The explanation given by the former director of SCOPE of Trumbull County for her retirement is questionable. So was the timing of her departure.
Janet Schweitzer's April 14 retirement letter is five days removed from when the Ohio Department of Aging made some very serious allegations against SCOPE, all dealing with the agency not following the rules for criminal background checks and credentialing for employees.
So serious, the agency's certification to receive Medicaid-related funding is at risk. SCOPE has conceded it failed to meet most of the requirements at a hearing Tuesday in Columbus and is now waiting on the state to issue a punishment. The agency isn't contesting one other allegation.
The man who took over for Schweitzer, Ralph Smith, testified at the hearing at the Ohio Department of Aging that Schweitzer was asked - ''encouraged''- by SCOPE's board to leave.
That is his understanding of what took place before he arrived. It doesn't gel with the explanation she cited ''family commitments.''
He attributed the agency's issues to a ''lack of diversification of authority.'' There was no one to do human resources or be a compliance officer and as evidence by ODA's findings, very little attention was given to those areas.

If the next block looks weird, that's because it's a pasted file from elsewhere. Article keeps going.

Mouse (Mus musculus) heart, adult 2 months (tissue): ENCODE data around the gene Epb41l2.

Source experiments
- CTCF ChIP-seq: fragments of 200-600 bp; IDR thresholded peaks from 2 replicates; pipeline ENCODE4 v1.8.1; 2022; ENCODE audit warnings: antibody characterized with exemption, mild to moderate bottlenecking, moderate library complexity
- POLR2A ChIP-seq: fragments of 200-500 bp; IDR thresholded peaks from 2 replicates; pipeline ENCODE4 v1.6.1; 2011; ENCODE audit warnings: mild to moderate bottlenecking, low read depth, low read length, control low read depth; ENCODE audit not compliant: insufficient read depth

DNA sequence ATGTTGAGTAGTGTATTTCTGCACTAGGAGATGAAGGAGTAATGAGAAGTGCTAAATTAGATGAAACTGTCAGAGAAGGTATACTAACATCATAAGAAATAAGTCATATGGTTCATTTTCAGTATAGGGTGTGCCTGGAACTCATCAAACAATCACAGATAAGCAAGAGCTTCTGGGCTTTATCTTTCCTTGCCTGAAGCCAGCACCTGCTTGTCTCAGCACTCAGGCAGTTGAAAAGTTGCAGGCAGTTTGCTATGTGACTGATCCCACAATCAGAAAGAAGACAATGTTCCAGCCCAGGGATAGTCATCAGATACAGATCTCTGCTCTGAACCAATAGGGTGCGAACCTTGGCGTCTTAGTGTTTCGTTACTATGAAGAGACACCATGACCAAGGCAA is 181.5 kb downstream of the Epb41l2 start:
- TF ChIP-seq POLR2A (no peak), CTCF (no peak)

Smith soon discovered, ''everything came to one desk, mine,'' he said at the hearing.
He said SCOPE grew rapidly when Senior Levy money started being spent and with that came a lot more responsibility and regulation. SCOPE wasn't prepared for that.
Smith said he last spoke to Schweitzer on June 22.
''She called to ask how things were going, she had concerns,'' Smith said. He testified to the two spoke about the agency but nothing substantive about the state's allegations.
I wanted to speak with Schweitzer about this, but she did not respond to a message.
In her resignation letter, Schweitzer addressed the lack of funds for multiple positions, including a human resources staffer, saying the money SCOPE receives must be allocated toward certain government-set criteria and there was little that could be done to divert funds to administration.
Service is important, but equally important is the responsible administration of that service.
Background checks need to be done for prospective workers; they are, after all, dealing with people who are more vulnerable than most.
And in case a person is hired conditionally, the checks need done in a timely manner, within five days, according to Ohio law. The most outrageous instance of this not happening was with a woman who was not checked until six years after she was hired.
If someone has been convicted of a crime that should disqualify them from employment at SCOPE, don't hire that person. A man hired as a chore / homemaker worker should not have been hired because of an offense, according to the state.
In another instance, SCOPE didn't take into account what could have disqualified another worker when she was hired.
And, make sure it's all properly logged and kept.